Learning Center
Plans & pricing Sign in
Sign Out
Your Federal Quarterly Tax Payments are due April 15th Get Help Now >>

Fall Allergies


Contact: Rachael Albertson, communications coordinator

                       Fall Allergies Got You Down?
  Take the Sutter Solano Medical Center and Sutter Health Allergy Quiz
Vallejo, Calif., September 19, 2006 – Allergy victims suffered through one of the worst allergy seasons in
recent memory this past spring thanks to the late and heavy rain followed by sudden warm, dry conditions.
Now many may wonder if Mother Nature has the same in store for us this fall. If the season proves to be nasty,
Sutter Solano Medical Center and Sutter Health are offering an easy and fun quiz to help educate allergy

About 50 million Americans suffer from seasonal allergies every year – that’s one in five individuals in the
United States. In fact, more people suffer from allergies than all other major diseases combined, according to
The Asthma and Allergy Foundation.

An allergy is an overreaction of your body’s immune system to a substance that's harmless to most people. If
you have an allergy, your immune system treats that substance as an invader and releases several substances in
response to it. The most well known of these, histamines, can cause the common symptoms of allergies such as
sneezing and itching.

Allergy symptoms will vary among sufferers. These symptoms can include itchy, runny, stuffy nose, itchy,
watery eyes, itchy throat and sneezing.

The most important thing for you to do is learn what triggers your allergies and then take appropriate steps to
minimize your symptoms. Persistent allergies are also common triggers of asthma, a chronic lung disease that
can be debilitating.

How well do you know your allergies? Take the Sutter Solano and Sutter Health Allergy Quiz and find out.

1. An allergy is an abnormal reaction to environmental substances that are usually considered

2. Allergies can be inherited.

3.    Which of the following is most likely to trigger an allergy attack?
A.   Taking a shower after being outdoors
B.   Staying in an air-conditioned environment with the windows closed
C.   Driving with the windows open to let in fresh air
D.   Beginning a series of allergy shots

4. If you don't have any allergies by the time you're an adult, you won't develop any in the future.

5. More visits are made to the pediatrician for allergy symptoms than for anything else, except the
   common cold.

6. If you have seasonal allergies, it's best to exercise outdoors early in the morning.

7. Doctors sometimes call one of the observable allergy symptoms in toddlers an “allergic salute.”

8.   What can you do to help relieve allergy symptoms?
A.   Drink plenty of fluids
B.   Avoid secondhand smoke
C.   Do a thorough spring-cleaning
D.   Try an over-the-counter remedy

9. More than half of those with allergies are allergic to dust mites.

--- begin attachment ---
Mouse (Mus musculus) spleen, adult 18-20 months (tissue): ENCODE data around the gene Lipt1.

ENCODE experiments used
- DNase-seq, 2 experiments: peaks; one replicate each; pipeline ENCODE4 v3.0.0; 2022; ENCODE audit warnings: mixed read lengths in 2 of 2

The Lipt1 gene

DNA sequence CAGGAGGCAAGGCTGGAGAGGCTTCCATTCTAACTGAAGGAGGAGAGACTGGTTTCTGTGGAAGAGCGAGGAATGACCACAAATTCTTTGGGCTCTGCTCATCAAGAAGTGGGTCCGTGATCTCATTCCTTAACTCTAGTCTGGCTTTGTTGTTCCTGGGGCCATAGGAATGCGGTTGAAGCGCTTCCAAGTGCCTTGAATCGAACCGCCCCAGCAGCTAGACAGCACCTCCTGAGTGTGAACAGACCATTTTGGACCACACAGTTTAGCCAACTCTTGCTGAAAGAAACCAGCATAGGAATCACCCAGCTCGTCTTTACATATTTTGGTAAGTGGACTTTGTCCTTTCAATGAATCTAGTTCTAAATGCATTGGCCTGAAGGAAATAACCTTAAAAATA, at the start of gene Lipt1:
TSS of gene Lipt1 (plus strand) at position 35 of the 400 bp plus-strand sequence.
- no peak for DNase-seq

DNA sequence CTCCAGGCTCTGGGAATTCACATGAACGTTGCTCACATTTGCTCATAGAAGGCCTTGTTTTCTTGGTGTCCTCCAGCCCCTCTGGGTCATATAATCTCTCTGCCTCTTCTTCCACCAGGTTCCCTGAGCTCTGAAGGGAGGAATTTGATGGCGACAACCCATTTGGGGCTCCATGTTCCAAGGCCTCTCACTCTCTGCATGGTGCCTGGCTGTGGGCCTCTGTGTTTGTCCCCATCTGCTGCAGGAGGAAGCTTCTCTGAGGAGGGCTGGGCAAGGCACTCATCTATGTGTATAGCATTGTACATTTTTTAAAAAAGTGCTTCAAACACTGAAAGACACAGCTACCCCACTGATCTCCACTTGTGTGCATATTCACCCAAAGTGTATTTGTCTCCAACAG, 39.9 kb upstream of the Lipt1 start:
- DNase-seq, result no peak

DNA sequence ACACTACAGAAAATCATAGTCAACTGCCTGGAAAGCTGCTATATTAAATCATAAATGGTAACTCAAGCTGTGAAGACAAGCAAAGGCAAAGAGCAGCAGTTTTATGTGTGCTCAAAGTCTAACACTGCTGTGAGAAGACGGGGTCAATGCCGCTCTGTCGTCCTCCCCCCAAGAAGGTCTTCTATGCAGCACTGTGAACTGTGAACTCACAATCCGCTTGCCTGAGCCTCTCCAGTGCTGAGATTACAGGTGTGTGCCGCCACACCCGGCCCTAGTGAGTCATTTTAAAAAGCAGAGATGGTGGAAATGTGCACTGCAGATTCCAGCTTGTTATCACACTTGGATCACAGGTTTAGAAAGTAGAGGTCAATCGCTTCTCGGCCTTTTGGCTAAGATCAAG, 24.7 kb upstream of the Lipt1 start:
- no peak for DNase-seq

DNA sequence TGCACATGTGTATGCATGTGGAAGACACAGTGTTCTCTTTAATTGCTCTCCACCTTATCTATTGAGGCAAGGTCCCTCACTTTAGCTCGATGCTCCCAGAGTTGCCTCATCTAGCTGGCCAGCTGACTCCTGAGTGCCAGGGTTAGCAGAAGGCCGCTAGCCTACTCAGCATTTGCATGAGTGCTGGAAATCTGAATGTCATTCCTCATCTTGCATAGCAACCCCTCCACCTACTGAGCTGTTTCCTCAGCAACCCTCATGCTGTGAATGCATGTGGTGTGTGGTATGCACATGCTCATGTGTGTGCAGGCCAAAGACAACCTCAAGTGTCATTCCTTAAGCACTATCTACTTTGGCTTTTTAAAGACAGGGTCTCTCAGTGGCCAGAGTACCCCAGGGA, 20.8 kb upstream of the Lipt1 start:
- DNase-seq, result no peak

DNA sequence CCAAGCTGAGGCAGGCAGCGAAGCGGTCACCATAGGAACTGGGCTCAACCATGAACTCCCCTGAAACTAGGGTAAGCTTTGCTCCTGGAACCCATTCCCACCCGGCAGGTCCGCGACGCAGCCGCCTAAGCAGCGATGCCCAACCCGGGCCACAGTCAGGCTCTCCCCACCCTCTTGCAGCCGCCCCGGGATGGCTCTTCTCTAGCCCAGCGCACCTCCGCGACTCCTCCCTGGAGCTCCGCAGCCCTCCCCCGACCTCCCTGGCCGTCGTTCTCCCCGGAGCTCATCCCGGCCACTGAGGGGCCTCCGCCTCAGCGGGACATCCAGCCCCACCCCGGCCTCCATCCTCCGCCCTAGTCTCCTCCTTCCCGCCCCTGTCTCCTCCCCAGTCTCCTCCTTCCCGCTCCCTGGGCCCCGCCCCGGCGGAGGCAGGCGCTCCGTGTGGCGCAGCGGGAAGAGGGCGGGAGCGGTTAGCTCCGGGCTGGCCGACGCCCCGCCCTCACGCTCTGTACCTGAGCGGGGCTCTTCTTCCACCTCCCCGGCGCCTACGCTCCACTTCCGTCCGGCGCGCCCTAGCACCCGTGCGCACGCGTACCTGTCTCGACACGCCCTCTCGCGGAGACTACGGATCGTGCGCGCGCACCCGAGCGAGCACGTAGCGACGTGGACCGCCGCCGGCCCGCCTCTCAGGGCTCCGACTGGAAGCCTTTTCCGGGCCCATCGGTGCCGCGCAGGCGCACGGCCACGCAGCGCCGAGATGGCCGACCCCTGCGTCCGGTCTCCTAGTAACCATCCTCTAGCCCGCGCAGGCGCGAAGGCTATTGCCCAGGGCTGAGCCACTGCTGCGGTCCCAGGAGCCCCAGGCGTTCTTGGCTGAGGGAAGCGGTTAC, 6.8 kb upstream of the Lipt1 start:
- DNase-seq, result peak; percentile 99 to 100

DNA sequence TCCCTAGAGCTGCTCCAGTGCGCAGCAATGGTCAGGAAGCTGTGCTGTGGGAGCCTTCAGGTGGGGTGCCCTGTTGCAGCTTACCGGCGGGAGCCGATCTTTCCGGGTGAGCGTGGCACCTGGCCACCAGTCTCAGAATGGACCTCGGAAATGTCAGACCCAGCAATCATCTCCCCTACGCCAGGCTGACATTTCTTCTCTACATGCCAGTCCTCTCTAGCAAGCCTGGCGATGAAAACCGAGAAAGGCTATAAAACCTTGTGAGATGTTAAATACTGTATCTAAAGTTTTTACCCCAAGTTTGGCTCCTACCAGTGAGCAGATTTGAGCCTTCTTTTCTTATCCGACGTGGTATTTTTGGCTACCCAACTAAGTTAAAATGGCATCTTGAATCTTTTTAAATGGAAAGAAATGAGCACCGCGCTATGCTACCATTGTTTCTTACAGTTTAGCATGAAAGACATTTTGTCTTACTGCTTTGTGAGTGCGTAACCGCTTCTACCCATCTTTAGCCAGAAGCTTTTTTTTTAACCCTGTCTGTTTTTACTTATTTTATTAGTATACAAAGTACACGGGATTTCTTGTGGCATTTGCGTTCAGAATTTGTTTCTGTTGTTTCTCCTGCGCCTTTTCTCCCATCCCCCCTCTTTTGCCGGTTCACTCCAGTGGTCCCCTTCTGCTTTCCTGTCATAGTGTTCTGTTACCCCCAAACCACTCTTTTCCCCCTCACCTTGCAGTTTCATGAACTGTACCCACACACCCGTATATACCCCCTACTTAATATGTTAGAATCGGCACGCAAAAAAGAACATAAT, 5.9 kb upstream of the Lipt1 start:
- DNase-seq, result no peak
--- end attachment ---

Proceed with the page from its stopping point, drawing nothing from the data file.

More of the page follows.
10. There's no need to consult your doctor about seasonal allergies.

1. True. These substances – called allergens – include animal dander, chemicals, dust mites, feathers, foods,
medications, mold spores and, of course, pollen.

2. True. If either Mom or Dad has allergies, their child has about a 30 percent chance of getting them, too. If both
parents have allergies, the probability increases to around 60 percent.

3. C. Driving with the windows open doesn't help prevent allergic reactions. In fact, it's best to keep the air
conditioning on and the windows rolled up.

4. False. Although allergy symptoms may fade as you age, even older adults can develop new allergies.

5. True. According to the Gale Encyclopedia of Childhood and Adolescence, “It is thought that at least one out of
every five children has an allergy of some kind.”

6. False. Pollen counts are usually the highest between about 5 and 10 a.m. Don't use pollen counts as an excuse to
avoid exercise, however. To limit your exposure, exercise indoors or later in the day.

7. True. The “allergic salute” is when the child is pushing his nose up with his hand, sometimes causing a horizontal
crease on the nose. Doctors also look for allergic shiners, dark circles under a child’s eyes

8. Any answer to this question would have been correct. Drinking plenty of fluids, avoiding exposure to smoke,
cleaning your home and taking an over-the-counter remedy can all help ease allergy symptoms.

9. True. Preventing exposure to allergens in your home is a powerful treatment. A thorough cleaning and other
prevention techniques can all help.

10. False. If your allergy symptoms persist or get worse despite your self-care measures, it’s best to consult your
doctor or an allergist.

About Sutter Health
Sutter Health is a family of not-for-profit hospitals, physician organizations and other medical services that share
resources and expertise to advance health care quality. Serving more than 100 communities in Northern California,
Sutter Health is a regional leader in cardiac care, cancer treatment, orthopedics, obstetrics, and newborn intensive
care, and is a pioneer in advanced patient safety technology. For more information, visit


To top